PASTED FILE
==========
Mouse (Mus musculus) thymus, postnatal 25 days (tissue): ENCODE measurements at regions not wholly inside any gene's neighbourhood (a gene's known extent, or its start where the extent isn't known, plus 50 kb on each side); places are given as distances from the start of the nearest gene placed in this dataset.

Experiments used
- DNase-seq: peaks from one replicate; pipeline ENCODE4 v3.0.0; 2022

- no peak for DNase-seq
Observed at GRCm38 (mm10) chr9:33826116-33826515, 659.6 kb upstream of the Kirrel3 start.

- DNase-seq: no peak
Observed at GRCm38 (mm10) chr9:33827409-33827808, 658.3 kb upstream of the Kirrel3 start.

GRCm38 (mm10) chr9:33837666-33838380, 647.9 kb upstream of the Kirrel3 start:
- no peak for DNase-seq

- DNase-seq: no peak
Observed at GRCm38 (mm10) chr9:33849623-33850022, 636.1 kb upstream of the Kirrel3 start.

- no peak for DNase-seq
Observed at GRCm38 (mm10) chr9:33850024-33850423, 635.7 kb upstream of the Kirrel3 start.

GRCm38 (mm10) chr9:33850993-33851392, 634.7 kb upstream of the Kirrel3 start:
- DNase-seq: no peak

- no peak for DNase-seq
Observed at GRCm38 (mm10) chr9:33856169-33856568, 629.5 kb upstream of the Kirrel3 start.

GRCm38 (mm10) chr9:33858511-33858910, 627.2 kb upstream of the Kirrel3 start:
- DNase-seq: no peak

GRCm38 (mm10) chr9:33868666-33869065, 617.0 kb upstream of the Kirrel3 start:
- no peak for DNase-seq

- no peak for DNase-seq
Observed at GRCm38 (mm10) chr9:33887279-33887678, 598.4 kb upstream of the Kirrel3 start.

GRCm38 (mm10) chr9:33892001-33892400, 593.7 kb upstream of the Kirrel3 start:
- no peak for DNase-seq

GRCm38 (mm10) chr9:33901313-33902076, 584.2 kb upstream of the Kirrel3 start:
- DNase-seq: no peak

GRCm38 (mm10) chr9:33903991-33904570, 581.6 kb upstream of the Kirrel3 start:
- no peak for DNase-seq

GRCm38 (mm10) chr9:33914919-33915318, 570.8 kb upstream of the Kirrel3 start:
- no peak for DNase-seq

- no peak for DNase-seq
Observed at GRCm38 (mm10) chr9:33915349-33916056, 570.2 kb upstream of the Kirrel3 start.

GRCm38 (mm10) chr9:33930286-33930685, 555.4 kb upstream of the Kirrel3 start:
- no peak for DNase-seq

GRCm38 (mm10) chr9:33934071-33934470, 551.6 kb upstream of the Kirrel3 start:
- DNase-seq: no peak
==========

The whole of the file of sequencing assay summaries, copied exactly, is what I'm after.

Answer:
Mouse (Mus musculus) thymus, postnatal 25 days (tissue): ENCODE measurements at regions not wholly inside any gene's neighbourhood (a gene's known extent, or its start where the extent isn't known, plus 50 kb on each side); places are given as distances from the start of the nearest gene placed in this dataset.

Experiments used
- DNase-seq: peaks from one replicate; pipeline ENCODE4 v3.0.0; 2022

- no peak for DNase-seq
Observed at GRCm38 (mm10) chr9:33826116-33826515, 659.6 kb upstream of the Kirrel3 start.

- DNase-seq: no peak
Observed at GRCm38 (mm10) chr9:33827409-33827808, 658.3 kb upstream of the Kirrel3 start.

GRCm38 (mm10) chr9:33837666-33838380, 647.9 kb upstream of the Kirrel3 start:
- no peak for DNase-seq

- DNase-seq: no peak
Observed at GRCm38 (mm10) chr9:33849623-33850022, 636.1 kb upstream of the Kirrel3 start.

- no peak for DNase-seq
Observed at GRCm38 (mm10) chr9:33850024-33850423, 635.7 kb upstream of the Kirrel3 start.

GRCm38 (mm10) chr9:33850993-33851392, 634.7 kb upstream of the Kirrel3 start:
- DNase-seq: no peak

- no peak for DNase-seq
Observed at GRCm38 (mm10) chr9:33856169-33856568, 629.5 kb upstream of the Kirrel3 start.

GRCm38 (mm10) chr9:33858511-33858910, 627.2 kb upstream of the Kirrel3 start:
- DNase-seq: no peak

GRCm38 (mm10) chr9:33868666-33869065, 617.0 kb upstream of the Kirrel3 start:
- no peak for DNase-seq

- no peak for DNase-seq
Observed at GRCm38 (mm10) chr9:33887279-33887678, 598.4 kb upstream of the Kirrel3 start.

GRCm38 (mm10) chr9:33892001-33892400, 593.7 kb upstream of the Kirrel3 start:
- no peak for DNase-seq

GRCm38 (mm10) chr9:33901313-33902076, 584.2 kb upstream of the Kirrel3 start:
- DNase-seq: no peak

GRCm38 (mm10) chr9:33903991-33904570, 581.6 kb upstream of the Kirrel3 start:
- no peak for DNase-seq

GRCm38 (mm10) chr9:33914919-33915318, 570.8 kb upstream of the Kirrel3 start:
- no peak for DNase-seq

- no peak for DNase-seq
Observed at GRCm38 (mm10) chr9:33915349-33916056, 570.2 kb upstream of the Kirrel3 start.

GRCm38 (mm10) chr9:33930286-33930685, 555.4 kb upstream of the Kirrel3 start:
- no peak for DNase-seq

GRCm38 (mm10) chr9:33934071-33934470, 551.6 kb upstream of the Kirrel3 start:
- DNase-seq: no peak